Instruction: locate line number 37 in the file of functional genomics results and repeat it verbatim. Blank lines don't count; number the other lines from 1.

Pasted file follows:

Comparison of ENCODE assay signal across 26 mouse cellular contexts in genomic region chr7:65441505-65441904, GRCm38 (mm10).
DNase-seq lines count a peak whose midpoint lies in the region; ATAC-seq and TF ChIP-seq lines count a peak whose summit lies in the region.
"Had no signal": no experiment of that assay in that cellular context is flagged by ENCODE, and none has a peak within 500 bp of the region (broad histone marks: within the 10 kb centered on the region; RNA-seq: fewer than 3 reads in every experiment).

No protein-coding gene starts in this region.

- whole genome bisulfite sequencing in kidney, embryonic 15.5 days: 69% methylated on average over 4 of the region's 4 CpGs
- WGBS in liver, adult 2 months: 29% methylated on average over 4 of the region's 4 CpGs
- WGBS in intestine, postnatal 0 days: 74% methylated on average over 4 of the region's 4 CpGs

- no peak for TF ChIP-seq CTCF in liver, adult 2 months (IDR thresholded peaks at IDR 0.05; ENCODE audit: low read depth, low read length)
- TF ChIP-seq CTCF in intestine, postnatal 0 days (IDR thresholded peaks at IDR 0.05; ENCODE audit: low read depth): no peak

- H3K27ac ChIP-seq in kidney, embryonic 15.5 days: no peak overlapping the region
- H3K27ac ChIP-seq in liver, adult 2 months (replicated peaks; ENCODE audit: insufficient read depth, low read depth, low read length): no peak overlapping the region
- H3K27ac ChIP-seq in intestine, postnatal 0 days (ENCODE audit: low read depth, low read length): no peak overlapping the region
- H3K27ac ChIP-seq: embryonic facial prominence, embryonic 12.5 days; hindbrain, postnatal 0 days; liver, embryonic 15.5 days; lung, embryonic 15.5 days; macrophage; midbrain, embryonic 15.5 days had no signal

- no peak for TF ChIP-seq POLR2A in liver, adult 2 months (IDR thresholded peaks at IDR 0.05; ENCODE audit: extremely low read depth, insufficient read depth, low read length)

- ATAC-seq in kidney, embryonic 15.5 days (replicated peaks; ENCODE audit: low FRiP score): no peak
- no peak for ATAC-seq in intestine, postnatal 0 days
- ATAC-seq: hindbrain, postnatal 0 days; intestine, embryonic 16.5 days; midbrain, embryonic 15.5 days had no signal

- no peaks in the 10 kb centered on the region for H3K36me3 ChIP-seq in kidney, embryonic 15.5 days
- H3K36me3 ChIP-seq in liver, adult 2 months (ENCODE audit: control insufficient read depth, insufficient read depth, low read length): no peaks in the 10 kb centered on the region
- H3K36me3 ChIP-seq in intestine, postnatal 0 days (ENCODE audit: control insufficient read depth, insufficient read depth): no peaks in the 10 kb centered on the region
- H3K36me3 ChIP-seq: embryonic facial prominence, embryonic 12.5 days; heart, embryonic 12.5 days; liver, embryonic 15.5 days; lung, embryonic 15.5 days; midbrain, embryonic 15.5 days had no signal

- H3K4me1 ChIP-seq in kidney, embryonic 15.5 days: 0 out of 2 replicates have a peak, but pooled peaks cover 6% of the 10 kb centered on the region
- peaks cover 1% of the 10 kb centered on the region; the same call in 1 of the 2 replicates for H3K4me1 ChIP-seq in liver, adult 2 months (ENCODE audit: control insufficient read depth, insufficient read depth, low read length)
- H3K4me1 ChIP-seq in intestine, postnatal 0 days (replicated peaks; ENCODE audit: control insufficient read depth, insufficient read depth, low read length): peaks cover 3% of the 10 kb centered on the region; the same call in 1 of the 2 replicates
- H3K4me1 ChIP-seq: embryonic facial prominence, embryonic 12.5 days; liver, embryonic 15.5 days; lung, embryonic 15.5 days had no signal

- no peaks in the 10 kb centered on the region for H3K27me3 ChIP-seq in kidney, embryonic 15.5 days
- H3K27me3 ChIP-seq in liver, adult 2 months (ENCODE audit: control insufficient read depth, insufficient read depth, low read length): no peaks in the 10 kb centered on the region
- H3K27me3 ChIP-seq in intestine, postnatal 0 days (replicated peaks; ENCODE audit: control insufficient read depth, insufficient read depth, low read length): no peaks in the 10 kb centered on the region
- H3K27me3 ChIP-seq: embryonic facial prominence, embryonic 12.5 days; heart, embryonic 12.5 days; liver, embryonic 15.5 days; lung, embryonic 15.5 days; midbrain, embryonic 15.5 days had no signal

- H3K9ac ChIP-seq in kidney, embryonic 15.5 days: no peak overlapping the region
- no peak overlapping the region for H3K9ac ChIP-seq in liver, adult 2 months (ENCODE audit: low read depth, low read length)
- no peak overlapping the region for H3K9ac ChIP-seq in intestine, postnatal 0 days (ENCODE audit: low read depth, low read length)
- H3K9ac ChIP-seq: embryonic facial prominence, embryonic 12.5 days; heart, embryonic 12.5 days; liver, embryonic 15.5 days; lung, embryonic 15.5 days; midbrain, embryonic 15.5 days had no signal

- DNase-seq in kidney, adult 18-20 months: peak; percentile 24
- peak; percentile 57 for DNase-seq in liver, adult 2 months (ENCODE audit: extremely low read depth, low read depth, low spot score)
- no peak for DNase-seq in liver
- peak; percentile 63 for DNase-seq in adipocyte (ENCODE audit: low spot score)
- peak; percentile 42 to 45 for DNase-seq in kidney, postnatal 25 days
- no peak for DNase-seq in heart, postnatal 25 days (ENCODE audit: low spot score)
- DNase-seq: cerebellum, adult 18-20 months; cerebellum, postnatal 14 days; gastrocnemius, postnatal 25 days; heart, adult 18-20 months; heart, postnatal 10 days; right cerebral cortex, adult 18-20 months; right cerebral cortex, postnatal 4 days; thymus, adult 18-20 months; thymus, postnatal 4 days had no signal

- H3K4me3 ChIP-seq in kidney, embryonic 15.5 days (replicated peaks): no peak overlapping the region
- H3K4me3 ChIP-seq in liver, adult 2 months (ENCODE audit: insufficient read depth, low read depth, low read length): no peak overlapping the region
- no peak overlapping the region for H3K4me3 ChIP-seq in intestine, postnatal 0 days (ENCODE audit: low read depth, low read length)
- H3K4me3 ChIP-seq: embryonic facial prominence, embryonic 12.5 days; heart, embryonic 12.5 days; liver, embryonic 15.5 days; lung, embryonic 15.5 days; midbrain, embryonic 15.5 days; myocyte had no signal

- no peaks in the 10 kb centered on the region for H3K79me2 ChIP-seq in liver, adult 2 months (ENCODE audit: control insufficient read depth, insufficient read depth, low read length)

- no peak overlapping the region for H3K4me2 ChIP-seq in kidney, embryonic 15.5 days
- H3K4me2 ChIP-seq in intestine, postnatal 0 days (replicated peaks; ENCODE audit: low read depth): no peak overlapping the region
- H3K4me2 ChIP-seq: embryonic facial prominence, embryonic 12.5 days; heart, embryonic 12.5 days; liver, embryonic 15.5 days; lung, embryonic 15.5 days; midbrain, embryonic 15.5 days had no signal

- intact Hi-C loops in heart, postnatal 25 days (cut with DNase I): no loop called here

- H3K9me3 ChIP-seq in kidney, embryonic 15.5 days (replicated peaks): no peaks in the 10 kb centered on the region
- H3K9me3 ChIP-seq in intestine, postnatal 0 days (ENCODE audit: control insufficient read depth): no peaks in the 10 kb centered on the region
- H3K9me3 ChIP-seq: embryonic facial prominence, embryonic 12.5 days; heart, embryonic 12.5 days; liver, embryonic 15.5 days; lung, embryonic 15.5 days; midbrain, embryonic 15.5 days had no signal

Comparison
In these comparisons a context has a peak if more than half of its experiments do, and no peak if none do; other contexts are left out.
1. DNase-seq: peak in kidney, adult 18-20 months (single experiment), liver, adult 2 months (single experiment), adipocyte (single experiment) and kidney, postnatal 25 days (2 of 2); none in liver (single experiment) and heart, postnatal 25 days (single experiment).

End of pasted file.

- peak; percentile 63 for DNase-seq in adipocyte (ENCODE audit: low spot score)